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Spring 2012

Depth of Field:
Anthropology Through the Lens

Depth of Field: (1) The range of object distances within a photograph that are imaged with acceptable sharpness; (2) the relative experience of fieldwork.

TTL: [Through the Lens] (1) Metering system that measures light or exposure through the taking lens of a camera; (2) manner of observation: perspective.

Nepalese medical camps, American military video games, IV drug use in Ukraine, Granada’s island archaeology, indigenous collaborative research with Pacific Northwest Native American Tribal Elder, hair salons in Anhui Province, China, signalling theory in Peru, and reproductive endocrinology in the Bolivian Amazon. Believe it or not, they all having something in common—anthropology. And while we might focus our attention on what anthropologists produce in the way of texts, anthropologists also increasingly call on visual media as part of their research. With that in mind, the Department of Anthropology Diversity Committee has sponsored a year-long photo exhibit of students’ visual work in the field from all over the world. Beginning as an installation in Odegaard’s West Wall photo cases (behind circulation), the photos will be moved to Denny 401 in spring, where they will spend the rest of the academic year.

The central train station in Odessa, Ukraine.

“That photograph was taken literally as I stepped off the train, alone, in Odessa, Ukraine, to begin my very first experience conducting ethnographic fieldwork,” says Jennifer Carroll, sociocultural graduate student, of her image showing a young woman on a cell phone walking along a platform. “It was also the first time I had ever travelled abroad alone,” she continues. “My camera became a tool for helping me to see the city, learn the city, and cope with my fears of the city.”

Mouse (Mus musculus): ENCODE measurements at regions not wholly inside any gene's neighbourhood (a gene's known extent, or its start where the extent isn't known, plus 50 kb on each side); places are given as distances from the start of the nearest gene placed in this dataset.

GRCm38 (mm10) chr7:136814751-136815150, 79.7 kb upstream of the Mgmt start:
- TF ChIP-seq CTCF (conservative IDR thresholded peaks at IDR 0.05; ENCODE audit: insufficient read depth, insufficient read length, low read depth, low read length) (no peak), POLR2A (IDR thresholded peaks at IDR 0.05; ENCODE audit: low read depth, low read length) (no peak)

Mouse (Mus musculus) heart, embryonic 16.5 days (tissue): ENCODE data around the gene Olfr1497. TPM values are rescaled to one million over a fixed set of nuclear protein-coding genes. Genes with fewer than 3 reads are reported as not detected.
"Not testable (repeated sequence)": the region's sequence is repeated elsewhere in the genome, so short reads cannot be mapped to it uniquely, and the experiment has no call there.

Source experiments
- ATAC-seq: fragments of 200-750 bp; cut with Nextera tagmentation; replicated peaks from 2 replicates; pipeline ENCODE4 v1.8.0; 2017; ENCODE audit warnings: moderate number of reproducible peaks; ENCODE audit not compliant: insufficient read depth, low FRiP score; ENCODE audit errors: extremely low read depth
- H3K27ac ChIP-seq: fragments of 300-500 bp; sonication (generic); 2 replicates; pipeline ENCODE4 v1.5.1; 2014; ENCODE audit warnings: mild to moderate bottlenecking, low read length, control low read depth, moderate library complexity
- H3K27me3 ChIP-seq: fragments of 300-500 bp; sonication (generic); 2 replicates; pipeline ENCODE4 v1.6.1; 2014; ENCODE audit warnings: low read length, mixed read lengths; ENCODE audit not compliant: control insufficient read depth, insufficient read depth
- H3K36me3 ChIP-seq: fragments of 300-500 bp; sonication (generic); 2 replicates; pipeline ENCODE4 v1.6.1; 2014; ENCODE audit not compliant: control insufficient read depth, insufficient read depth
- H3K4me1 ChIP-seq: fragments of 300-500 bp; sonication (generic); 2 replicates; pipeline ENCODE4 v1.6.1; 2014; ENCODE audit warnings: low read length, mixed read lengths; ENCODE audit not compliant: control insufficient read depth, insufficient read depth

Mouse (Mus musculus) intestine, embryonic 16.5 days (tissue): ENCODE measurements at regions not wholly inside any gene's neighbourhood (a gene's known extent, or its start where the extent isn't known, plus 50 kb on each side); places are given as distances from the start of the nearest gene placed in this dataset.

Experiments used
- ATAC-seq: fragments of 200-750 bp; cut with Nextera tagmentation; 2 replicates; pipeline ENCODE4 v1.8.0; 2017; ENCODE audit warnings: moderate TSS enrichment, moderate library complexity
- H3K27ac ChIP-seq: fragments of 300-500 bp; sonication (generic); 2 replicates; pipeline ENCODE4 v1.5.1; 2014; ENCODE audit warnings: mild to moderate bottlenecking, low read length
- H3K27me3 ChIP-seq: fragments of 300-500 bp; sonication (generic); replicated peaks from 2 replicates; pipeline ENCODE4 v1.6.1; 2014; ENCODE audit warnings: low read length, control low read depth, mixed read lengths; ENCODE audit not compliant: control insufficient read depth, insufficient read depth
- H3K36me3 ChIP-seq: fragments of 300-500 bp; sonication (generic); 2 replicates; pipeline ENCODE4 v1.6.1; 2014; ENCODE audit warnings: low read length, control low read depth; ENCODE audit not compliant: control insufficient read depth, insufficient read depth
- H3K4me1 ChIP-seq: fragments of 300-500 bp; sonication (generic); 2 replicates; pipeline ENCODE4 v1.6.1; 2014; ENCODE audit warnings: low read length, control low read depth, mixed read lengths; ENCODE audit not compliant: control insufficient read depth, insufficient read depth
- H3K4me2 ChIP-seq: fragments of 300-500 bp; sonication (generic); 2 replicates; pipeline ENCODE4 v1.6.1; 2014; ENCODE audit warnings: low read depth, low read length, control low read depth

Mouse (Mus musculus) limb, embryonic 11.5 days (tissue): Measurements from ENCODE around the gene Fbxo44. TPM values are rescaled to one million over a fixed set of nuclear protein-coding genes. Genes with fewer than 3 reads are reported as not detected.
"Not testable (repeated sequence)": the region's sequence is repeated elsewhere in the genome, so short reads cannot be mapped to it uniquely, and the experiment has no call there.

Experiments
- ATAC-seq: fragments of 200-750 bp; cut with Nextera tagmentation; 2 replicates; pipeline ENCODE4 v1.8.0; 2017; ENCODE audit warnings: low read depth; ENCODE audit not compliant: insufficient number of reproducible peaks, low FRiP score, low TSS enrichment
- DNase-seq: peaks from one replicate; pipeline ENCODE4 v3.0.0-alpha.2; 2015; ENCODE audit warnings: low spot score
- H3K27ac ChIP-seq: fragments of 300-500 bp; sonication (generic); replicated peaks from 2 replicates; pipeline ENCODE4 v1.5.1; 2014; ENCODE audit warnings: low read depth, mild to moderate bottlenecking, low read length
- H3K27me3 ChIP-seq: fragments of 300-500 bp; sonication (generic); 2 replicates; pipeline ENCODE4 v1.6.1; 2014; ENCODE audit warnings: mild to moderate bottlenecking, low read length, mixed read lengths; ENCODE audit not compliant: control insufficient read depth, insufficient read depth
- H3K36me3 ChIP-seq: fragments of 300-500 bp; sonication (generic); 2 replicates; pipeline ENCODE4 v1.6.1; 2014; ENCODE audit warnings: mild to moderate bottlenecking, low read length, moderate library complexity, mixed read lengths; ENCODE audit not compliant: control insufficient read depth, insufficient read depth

For some, fieldwork means traveling to places never before visited. For archaeology graduate student, Molly Odell, it means going home. Asked to describe one of her photographs, which features her friend, Katelyn Sikes, holding a flake from a prehistoic stone adze in Kodiak Alaska, Odell says, “I began my career as an archaeologist the summer after I graduated from high school at the Alutiiq Museum’s Community Archaeology Program on Kodiak Island, Alaska. Ten years later, I've been able to return and co-direct a series of excavations related to my dissertation and to introduce other residents of Kodiak, including my friend Katelyn, to archaeological fieldwork and the remarkable culture, both past and present, of the Alutiiq people.”

Community volunteer Katelyn Sikes holds up a flake from a groudstone adze dating to roughly 3400 years ago from the Mitks'qaaq Angayuk Site on Kodiak Island, Alaska.

Whether used as a tool to understand or document, the camera has long been part of the anthropologist’s tool kit. This photo exhibit invites observers to ask questions about how an image is framed, why certain elements are foregrounded while others fall into the distance, what is in focus, and what remains indistinct? What is, in the end, the depth of field? The Diversity Committee is proud to bring together and showcase such stellar visual work from our anthropology students and hopes that this exhibit will generate fruitful conversations for people across the sub-disciplines of anthropology and across campus.

A heartfelt thanks goes to Graduate Student Stephanie Maher, who was the primary visionary and organizing force behind this remarkable exhibit, which succeeded in creating a moving intellectual space for diversity in our program.

If you have a Facebook account, the entire collection of photographs from the exhibit can be viewed here.